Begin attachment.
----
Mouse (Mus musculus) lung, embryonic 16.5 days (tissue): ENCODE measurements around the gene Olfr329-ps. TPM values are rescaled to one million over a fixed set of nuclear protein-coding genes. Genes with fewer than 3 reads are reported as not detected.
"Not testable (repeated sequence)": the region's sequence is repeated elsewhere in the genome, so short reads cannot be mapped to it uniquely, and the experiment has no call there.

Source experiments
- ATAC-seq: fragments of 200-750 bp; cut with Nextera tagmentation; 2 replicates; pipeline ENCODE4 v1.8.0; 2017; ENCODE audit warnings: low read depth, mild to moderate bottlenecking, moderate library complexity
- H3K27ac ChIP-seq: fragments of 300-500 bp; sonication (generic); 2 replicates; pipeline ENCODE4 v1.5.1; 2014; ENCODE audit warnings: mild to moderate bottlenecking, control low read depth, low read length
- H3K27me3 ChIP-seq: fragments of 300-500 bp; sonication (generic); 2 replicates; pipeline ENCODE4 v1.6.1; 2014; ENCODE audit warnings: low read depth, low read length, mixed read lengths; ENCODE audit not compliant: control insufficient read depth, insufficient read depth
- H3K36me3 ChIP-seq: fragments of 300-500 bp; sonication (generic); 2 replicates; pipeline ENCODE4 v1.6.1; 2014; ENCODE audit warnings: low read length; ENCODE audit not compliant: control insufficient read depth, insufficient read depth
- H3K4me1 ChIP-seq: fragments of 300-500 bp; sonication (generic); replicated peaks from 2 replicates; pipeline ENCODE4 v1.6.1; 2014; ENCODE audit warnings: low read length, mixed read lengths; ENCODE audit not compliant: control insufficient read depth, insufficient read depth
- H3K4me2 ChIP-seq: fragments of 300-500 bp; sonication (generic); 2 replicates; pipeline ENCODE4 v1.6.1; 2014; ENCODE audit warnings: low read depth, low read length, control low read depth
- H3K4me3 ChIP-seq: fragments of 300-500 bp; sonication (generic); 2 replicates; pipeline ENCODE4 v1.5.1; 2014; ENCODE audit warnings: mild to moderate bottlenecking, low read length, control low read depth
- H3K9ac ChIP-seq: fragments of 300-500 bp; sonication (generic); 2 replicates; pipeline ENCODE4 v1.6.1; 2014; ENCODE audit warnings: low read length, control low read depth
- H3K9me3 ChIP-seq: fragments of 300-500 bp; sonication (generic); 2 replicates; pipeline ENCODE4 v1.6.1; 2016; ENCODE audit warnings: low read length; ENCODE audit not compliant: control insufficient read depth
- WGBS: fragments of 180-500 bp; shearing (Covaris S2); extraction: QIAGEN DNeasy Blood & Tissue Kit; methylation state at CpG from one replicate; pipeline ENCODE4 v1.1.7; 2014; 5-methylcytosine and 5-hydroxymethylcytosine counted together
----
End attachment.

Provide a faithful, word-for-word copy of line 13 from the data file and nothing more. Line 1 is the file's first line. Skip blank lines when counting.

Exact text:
- WGBS: fragments of 180-500 bp; shearing (Covaris S2); extraction: QIAGEN DNeasy Blood & Tissue Kit; methylation state at CpG from one replicate; pipeline ENCODE4 v1.1.7; 2014; 5-methylcytosine and 5-hydroxymethylcytosine counted together